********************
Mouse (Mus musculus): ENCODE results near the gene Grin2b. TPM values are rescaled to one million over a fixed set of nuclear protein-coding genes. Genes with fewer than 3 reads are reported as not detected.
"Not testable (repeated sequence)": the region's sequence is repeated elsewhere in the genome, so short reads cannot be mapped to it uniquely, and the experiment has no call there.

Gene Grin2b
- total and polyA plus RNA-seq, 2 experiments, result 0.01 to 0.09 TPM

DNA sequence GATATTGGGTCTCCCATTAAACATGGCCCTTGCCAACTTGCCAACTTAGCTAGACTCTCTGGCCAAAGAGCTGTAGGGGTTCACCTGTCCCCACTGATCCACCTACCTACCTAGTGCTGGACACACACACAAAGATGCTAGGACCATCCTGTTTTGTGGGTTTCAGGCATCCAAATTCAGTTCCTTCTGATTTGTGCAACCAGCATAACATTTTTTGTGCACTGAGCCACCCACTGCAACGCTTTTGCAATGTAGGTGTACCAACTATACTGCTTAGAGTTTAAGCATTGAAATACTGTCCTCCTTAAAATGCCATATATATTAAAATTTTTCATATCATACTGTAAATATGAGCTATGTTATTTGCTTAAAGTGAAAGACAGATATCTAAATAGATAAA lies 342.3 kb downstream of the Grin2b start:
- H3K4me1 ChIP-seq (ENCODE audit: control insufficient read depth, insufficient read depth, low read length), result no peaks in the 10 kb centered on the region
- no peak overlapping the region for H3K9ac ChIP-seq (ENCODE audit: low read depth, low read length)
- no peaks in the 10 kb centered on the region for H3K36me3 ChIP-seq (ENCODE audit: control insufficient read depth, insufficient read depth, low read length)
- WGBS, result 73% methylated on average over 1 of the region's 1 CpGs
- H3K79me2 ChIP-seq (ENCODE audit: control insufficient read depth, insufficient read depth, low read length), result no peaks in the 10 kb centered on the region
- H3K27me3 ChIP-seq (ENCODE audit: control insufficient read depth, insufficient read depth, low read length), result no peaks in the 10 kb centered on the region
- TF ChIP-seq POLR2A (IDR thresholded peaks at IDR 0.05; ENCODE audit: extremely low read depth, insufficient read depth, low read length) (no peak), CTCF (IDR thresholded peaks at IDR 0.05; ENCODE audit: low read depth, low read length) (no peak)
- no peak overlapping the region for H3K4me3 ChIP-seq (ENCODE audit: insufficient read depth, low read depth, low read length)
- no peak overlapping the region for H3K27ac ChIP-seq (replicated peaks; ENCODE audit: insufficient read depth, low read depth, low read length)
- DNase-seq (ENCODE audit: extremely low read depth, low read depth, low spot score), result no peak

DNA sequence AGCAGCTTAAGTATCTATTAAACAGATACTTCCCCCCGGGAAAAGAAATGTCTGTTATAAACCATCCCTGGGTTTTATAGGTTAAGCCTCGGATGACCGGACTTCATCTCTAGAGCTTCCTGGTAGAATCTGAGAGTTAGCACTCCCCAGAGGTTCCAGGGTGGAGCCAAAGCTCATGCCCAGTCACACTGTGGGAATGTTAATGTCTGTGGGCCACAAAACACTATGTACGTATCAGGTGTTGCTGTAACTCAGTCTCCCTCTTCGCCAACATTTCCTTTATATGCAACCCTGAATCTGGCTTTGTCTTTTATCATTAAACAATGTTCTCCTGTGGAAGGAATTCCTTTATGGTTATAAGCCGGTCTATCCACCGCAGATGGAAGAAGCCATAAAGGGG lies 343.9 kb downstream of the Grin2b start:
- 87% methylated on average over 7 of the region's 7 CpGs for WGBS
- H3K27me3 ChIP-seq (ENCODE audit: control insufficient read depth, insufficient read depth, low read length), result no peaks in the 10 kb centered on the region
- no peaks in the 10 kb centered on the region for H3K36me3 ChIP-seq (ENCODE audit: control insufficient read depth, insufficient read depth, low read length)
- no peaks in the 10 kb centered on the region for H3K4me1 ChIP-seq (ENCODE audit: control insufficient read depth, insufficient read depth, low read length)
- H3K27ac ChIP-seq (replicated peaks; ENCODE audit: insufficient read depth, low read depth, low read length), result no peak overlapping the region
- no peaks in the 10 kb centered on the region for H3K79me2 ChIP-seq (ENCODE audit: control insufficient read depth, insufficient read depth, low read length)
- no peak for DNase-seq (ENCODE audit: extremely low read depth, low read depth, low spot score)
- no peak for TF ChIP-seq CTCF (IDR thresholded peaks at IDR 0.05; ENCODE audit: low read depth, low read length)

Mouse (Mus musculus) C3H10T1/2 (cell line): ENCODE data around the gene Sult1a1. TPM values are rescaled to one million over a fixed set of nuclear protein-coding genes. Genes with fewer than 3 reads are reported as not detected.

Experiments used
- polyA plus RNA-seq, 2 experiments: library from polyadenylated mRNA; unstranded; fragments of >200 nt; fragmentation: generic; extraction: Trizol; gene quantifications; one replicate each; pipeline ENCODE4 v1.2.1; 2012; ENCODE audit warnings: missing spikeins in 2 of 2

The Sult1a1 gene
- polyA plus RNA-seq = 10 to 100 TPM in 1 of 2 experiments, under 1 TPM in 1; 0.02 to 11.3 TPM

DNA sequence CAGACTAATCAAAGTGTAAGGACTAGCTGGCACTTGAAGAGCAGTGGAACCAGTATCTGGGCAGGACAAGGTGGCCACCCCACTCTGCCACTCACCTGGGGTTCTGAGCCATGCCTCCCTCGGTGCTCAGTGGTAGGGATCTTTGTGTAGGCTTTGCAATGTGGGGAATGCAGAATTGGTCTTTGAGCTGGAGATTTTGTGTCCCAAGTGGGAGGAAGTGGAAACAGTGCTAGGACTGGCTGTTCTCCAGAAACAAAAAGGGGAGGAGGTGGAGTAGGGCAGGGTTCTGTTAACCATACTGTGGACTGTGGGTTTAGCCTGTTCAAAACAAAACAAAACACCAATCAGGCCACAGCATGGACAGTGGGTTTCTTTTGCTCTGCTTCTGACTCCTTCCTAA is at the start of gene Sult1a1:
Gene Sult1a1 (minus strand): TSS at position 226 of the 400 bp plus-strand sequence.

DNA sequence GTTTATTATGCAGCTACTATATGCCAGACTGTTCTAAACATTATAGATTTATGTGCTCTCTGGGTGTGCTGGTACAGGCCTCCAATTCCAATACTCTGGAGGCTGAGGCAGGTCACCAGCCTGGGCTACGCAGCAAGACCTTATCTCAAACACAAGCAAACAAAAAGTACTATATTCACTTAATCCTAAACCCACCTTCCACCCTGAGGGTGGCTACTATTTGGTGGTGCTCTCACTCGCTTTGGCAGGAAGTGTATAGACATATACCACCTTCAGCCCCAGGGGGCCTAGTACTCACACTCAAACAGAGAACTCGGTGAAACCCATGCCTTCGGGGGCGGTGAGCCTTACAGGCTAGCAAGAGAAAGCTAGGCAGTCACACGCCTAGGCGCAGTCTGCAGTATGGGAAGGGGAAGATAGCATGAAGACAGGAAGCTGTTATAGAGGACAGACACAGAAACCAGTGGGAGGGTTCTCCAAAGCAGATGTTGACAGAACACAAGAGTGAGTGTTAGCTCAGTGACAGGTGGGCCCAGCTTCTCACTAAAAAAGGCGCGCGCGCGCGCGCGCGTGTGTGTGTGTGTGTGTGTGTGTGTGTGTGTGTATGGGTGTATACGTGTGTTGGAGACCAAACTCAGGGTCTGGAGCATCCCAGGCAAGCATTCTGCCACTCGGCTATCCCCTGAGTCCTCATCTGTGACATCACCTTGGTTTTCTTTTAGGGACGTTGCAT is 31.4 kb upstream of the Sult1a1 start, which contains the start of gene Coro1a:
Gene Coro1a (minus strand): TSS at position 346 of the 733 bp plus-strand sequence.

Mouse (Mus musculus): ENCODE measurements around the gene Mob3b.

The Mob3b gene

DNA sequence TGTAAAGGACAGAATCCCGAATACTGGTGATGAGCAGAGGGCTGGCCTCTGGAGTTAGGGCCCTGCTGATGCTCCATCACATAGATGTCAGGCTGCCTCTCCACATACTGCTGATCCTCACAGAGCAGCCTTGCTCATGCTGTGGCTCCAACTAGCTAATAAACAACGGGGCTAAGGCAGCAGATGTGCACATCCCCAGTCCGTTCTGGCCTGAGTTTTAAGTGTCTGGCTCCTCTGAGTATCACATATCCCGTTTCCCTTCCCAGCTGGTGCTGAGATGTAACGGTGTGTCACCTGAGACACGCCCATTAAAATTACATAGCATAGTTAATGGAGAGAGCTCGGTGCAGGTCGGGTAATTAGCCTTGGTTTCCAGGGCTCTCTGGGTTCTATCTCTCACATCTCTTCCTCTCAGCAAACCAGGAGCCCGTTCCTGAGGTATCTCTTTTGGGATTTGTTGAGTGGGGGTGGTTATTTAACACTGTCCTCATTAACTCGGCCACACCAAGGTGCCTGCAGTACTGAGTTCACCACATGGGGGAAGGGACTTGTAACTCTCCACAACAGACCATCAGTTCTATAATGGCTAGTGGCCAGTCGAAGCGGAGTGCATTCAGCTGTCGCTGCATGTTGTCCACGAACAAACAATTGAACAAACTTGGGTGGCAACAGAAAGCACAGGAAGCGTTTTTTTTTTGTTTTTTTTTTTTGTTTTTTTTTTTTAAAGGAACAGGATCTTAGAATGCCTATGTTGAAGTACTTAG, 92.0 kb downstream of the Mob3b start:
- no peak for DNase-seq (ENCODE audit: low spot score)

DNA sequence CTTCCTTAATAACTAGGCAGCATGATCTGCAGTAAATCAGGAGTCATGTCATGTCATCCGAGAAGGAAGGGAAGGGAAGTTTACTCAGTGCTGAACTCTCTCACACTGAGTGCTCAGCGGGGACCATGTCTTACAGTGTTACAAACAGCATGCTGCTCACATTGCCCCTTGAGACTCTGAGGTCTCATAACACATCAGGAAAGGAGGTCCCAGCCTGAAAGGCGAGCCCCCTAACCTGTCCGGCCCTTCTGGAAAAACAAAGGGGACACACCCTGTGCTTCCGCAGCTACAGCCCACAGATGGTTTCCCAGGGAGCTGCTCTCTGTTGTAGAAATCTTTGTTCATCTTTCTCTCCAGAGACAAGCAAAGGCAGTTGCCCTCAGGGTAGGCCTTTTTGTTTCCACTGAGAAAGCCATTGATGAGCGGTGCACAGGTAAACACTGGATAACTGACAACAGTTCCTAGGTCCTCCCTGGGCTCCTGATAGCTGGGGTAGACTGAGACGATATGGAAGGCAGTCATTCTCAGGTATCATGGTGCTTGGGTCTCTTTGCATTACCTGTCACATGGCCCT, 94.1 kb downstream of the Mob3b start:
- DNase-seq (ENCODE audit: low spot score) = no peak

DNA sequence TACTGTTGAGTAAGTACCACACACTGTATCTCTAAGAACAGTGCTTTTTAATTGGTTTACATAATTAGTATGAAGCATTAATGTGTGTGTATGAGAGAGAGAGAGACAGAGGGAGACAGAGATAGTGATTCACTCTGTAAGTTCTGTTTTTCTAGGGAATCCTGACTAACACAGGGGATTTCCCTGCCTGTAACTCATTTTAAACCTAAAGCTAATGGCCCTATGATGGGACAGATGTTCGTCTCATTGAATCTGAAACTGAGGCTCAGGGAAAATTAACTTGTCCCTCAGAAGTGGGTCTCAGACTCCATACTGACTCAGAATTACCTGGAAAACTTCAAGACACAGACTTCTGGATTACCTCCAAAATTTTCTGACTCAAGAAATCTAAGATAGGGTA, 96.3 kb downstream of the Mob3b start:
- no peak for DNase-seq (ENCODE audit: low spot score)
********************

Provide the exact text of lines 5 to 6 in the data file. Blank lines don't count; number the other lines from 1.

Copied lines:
DNA sequence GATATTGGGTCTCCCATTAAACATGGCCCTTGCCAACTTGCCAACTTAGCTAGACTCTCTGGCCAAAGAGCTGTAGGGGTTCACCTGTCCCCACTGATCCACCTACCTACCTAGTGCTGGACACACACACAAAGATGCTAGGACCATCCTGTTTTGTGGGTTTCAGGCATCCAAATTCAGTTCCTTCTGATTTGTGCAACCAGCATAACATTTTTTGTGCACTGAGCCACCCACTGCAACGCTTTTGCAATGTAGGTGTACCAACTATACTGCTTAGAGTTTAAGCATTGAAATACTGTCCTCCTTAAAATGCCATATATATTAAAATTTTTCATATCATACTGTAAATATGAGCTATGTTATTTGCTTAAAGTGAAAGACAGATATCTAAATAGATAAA lies 342.3 kb downstream of the Grin2b start:
- H3K4me1 ChIP-seq (ENCODE audit: control insufficient read depth, insufficient read depth, low read length), result no peaks in the 10 kb centered on the region